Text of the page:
pursuant to the National Environmental Policy Act of 1969 (“NEPA”), and are subject to a
public notice and comment period before the Corps makes a determination as to whether or not
the permit should be issued. 33 C.F.R. §§ 325.1, 325.2; see generally 33 C.F.R. Parts 323, 325
Pls.’ Mot. for Partial Summ. J., ECF No. ; Def.-Intervs.’ Cross-Mot. & Opp’n, ECF
No. ; Defs.’ Cross-Mot. & Opp’n, ECF Nos. [63-64]; Pl.’s Reply &Opp’n to Cross-Mots.,
ECF No. ; Defs.’ Reply, ECF No. ; Def.-Intervs.’ Reply, ECF No. .
(setting forth policies and procedures governing review of applications for individual permits).
As an alternative to individual permits, the Secretary may issue discharge permits on a
“State, regional, or nationwide basis for any category of activities involving discharges of
dredged or fill material,” if the Secretary determines that the activities in each category (1) are
“similar in nature,” (2) “will cause only minimal adverse environmental effects when performed
separately,” and (3) “will have only minimal cumulative adverse effect on the environment.” 33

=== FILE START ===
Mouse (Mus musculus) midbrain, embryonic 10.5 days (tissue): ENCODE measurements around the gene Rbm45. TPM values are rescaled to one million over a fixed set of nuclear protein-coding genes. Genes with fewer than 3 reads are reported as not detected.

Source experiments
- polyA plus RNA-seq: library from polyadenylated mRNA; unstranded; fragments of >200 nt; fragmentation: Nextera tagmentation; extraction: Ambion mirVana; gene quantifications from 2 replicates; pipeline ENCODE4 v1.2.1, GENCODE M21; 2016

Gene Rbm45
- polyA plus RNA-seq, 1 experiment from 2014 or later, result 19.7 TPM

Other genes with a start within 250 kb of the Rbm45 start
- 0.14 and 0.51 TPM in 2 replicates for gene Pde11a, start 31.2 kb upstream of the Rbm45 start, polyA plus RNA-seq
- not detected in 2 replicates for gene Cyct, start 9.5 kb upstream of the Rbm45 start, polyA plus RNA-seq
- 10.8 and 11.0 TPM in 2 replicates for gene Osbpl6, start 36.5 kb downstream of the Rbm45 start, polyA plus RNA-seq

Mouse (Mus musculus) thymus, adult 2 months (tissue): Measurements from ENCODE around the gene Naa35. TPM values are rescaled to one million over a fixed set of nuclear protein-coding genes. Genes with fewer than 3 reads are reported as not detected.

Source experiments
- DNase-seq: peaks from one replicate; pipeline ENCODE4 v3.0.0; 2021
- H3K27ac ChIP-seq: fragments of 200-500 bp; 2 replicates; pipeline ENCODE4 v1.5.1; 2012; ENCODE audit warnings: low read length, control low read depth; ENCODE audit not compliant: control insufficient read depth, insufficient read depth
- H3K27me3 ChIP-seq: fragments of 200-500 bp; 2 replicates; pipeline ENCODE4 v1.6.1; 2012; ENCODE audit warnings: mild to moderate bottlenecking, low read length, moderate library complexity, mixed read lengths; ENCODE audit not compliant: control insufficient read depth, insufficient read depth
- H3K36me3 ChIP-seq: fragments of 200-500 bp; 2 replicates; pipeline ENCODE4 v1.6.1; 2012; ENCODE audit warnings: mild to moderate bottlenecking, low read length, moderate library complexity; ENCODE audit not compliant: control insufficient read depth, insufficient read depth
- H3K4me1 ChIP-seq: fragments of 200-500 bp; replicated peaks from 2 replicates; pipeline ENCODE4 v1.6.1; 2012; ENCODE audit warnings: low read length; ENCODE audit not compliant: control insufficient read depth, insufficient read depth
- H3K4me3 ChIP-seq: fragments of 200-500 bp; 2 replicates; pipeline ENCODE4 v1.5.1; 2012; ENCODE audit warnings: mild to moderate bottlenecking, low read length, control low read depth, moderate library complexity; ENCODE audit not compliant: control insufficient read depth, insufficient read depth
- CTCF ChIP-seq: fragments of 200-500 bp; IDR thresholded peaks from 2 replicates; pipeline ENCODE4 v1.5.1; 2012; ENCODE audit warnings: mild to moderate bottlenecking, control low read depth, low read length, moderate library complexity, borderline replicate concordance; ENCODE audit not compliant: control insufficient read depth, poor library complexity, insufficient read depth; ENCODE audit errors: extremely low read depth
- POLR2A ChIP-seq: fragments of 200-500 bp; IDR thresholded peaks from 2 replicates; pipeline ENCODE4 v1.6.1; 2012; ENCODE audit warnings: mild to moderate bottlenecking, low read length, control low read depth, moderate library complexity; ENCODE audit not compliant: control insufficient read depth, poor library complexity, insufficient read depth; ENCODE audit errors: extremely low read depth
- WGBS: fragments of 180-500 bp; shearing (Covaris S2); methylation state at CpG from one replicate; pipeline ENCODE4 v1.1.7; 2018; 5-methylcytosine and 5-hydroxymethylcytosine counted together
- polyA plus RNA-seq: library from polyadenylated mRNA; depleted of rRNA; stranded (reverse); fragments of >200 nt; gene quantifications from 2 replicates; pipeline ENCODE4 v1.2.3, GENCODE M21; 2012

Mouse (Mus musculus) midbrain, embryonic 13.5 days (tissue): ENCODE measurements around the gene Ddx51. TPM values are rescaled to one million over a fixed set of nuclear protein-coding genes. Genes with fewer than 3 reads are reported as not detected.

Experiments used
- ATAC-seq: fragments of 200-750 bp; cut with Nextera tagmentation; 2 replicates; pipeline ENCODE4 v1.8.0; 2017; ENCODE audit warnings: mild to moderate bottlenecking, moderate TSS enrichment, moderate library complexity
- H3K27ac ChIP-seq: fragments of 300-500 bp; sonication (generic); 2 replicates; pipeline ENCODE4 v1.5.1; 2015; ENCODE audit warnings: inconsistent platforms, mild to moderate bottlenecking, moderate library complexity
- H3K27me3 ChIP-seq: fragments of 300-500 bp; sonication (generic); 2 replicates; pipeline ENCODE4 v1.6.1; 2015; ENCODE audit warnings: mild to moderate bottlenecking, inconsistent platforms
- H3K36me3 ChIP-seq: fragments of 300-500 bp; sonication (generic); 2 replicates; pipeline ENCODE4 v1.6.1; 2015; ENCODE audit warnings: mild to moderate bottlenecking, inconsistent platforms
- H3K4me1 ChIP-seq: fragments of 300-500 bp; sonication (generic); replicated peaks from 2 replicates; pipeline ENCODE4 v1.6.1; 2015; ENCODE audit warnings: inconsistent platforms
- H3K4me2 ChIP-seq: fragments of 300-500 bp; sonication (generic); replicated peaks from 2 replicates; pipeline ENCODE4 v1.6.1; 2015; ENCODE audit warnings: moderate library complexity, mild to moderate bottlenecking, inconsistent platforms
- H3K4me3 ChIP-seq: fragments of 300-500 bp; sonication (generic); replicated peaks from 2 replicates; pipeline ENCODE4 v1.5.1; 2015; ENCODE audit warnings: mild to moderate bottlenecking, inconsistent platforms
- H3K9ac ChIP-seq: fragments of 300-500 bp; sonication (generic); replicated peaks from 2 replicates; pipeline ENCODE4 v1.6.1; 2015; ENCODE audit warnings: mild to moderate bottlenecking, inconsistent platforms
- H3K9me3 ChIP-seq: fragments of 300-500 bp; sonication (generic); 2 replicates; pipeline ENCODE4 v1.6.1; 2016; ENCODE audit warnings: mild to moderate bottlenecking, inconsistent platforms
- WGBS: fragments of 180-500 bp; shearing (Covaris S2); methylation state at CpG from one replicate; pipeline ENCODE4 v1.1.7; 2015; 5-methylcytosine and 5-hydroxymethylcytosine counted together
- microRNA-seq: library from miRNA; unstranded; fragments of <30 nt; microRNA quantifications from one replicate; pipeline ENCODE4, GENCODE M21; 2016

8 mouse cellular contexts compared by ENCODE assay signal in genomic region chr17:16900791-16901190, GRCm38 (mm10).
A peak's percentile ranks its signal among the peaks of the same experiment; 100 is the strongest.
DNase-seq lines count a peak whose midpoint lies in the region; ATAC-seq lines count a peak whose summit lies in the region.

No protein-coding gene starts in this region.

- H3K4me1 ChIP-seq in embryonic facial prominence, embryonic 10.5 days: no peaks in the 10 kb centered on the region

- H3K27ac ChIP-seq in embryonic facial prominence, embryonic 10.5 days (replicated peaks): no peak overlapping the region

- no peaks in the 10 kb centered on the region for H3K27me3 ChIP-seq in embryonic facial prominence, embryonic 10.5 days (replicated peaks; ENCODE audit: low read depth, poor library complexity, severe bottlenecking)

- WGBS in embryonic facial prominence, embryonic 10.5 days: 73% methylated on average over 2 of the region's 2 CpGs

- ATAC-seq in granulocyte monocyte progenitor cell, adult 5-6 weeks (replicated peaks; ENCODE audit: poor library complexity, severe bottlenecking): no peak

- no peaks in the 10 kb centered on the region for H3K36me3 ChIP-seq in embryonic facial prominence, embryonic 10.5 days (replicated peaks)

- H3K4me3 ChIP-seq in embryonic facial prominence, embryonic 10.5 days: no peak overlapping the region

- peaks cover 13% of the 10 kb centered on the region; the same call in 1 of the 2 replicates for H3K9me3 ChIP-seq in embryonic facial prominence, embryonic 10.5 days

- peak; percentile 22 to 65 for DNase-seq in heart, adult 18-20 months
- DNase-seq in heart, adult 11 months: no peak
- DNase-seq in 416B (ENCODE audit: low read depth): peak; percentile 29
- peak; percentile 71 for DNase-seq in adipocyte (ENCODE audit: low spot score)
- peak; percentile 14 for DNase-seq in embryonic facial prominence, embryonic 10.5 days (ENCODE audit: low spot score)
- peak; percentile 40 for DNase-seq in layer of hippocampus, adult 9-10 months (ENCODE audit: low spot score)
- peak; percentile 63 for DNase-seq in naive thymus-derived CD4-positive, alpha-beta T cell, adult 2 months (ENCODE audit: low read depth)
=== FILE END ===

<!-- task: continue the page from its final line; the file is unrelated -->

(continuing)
U.S.C. § 1344(e)(1); see generally 33 C.F.R. Part 330 (setting forth the policy and procedures for
issuing, modifying, suspending, or revoking nationwide permits).
Nationwide permits, or
NWPs, are valid for a period of five years. Id. § 1344(e)(2). Before issuing a nationwide permit,
the Corps conducts a “predictive environmental analysis,” Defs.’ Cross-Mot. at 5, of the
potential adverse environmental effects of the activity at issue, prepares an environmental impact
statement as required by NEPA, 42 U.S.C. § 4332(C), and conducts the impact analysis specified
in Subparts C through F of the Environmental Protection Agency’s Clean Water Act Section
404(b)(1) guidelines, 40 C.F.R. Part 230. A.R. 50 (2007 Decision Doc., NWP 12); see id. at 6668 (outlining the Corps’ environmental impact analysis). The Corps also conducts a “public
interest review” of the factors set forth in 33 C.F.R. § 320.4(a)(1), including conservation,
economics, “considerations of property ownership,” and “in general, the need and welfare of the
people.” See A.R. 68-74. After conducting the relevant analysis, the Corps publishes a proposal
to issue (or reissue, where relevant) the nationwide permit in the Federal Register. 33 C.F.R.
§ 330.1(b); see 71 Fed. Reg. 56,258 (Sept. 26, 2006) (Proposal to Reissue & Modify Nationwide
The Corps subsequently memorializes its analysis, including any response to public
comments, in the Federal Register as well as a decision document for each nationwide permit.
See generally A.R. 50-86; id. at 105-211 (2007 Reissuance of Nationwide Permits). After a
nationwide permit issues (or reissues), a Division Engineer2 has “discretionary authority to
modify, suspend, or revoke NWP authorizations for any specific geographic area, class of